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Subject: Please help - problem with rules / alliances / scoring rss

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Max Moroz
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I think the game is missing a critical scoring rule. I am thinking to write to the designer about this. Please let me know if I'm making sense in my comments.

The problem happens in any game with more than 2 players. Suppose A, B and C are in the game. C is too far behind, so he can't win; but his choice of action cards has an impact on A and B.

Based on my understanding, the rules essentially tell C, "do whatever you feel like, it doesn't matter". Therefore, the final battle between A and B is sometimes greatly affected by player C's completely random actions.

Of course, I'm not saying the game shouldn't have any randomness. But this particular randomness is undesirable: it won't give birth to any interesting strategy since there's no logic or reason to how player C might behave and there's no way to influence him. It sucks not only for A and B, but for C himself if he feels he made the game unfair to one or the other. (I encountered this problem many times when playing Puerto Rico.)

The problem would go away if there was a rule about how to calculate scores over multiple games. It could be as simple as "sum up VPs across all the games played" but I doubt that would work well. Such a rule really needs to be written by the game designer and not by players because it greatly affects the gameplay and because it has be consistent across the community. It's just as much a part of the game as the cost and value of various cards.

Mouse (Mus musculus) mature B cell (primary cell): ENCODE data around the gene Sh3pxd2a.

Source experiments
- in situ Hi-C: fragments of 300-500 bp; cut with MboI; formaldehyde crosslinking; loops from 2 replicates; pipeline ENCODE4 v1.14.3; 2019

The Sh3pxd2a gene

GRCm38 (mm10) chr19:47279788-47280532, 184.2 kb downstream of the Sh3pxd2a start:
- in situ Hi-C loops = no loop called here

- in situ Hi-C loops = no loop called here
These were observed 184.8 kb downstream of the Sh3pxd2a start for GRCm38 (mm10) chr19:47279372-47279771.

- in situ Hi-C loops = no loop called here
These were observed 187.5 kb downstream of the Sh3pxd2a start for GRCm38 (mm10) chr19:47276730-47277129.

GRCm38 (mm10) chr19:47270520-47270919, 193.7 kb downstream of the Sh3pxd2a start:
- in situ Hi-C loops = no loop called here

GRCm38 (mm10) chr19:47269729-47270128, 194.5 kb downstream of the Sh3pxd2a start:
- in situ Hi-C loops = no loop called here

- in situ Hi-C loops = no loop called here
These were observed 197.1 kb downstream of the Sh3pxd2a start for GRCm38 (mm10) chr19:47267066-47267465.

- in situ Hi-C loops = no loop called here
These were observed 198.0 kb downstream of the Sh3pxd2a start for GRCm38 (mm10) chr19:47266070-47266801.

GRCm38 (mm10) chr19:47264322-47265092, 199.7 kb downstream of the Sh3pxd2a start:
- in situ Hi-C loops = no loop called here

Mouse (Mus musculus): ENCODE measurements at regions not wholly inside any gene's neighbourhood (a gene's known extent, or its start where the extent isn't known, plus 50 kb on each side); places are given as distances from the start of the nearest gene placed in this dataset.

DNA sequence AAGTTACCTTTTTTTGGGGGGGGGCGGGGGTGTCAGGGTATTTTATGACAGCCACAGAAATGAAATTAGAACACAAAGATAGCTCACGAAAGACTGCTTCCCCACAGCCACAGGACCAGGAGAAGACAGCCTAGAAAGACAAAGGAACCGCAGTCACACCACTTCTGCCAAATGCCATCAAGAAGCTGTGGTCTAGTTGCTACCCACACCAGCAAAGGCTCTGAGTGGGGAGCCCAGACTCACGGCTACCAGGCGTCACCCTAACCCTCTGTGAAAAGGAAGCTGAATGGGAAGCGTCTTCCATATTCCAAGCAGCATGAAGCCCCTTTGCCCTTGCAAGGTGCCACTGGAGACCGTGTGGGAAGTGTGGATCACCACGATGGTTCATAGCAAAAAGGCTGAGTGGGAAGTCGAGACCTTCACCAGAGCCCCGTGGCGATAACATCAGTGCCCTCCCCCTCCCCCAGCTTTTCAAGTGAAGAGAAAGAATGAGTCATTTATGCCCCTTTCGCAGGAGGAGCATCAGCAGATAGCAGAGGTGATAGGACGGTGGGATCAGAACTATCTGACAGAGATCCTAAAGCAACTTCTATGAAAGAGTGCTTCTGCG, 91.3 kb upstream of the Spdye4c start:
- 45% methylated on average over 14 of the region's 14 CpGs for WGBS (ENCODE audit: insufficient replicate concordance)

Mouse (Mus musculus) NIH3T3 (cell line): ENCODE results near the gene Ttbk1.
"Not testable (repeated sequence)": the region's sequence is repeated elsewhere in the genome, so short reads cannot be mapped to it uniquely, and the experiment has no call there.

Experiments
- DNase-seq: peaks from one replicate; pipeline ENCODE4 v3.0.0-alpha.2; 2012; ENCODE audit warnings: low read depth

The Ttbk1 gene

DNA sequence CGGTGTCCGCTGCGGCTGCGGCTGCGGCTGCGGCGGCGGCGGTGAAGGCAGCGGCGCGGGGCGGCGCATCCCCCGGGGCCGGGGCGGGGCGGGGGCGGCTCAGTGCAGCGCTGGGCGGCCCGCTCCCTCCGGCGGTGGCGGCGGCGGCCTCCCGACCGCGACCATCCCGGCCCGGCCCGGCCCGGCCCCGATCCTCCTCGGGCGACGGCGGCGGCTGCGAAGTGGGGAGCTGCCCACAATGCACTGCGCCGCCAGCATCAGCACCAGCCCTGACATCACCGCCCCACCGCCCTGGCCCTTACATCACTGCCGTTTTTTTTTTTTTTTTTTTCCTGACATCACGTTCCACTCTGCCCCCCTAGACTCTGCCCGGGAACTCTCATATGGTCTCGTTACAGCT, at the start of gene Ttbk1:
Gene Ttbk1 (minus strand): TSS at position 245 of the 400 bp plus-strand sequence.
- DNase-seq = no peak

My point is, once any scoring rule is chosen, it would make player C's actions meaningful. This makes the game more fun for C. But more importantly, it makes it possible for A and B to try and predict what C might do, and therefore makes the battle between A and B less random and more exciting.


P.S. By the way, I've seen people use rules where a fixed number of points is assigned to 1st, 2nd, 3rd, etc. place. I think it's better than nothing, but in my example where player C was too far behind, this rule isn't terribly helpful.
 
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Scott Russell
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When I am in C's position, I try to maximize my score.

When in A or B's position, I assume C will do the same.
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Eric Jome
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It is poor sportsmanship to spoil the game for other players by not trying to win. Even when you can't actually win, you should be trying to do the best you can, coming as close as possible to winning. After all, when you are winning, don't you want the other players to give you a fair shot at it? "Do unto others..." as the saying goes.
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Rob Neuhaus
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Score maximization is a bad idea. Simply call produce every turn if you want a high (but much lower than your opponents) score.

The game is about relative advantage, not absolute score.

I still expect them to call the role that benefits them most compared to other players. Luckily, Race has an easy outlet for this (especially before RvI and Pangalactic Research), even if your tableau sucks. Call explore.

If I was not produce consuming and it was clear that a big engine was forming but still in contention, I'd plead with the 3rd player to "make the right call" so that we don't both lose. Our implicit protocol is that the player with the strongest relative settle powers calls settle. However, this is definitely borderline cheating ;(.
 
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Scott Muldoon (silentdibs)
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Isn't this a "problem" in every game ever designed? It's not exactly specific to RFtG.
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Slawomir Krupa
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mmoroz wrote:

The problem happens in any game with more than 2 players. Suppose A, B and C are in the game. C is too far behind, so he can't win; but his choice of action cards has an impact on A and B.

Based on my understanding, the rules essentially tell C, "do whatever you feel like, it doesn't matter". Therefore, the final battle between A and B is sometimes greatly affected by player C's completely random actions.


I have a solution for you: don't play with player "C".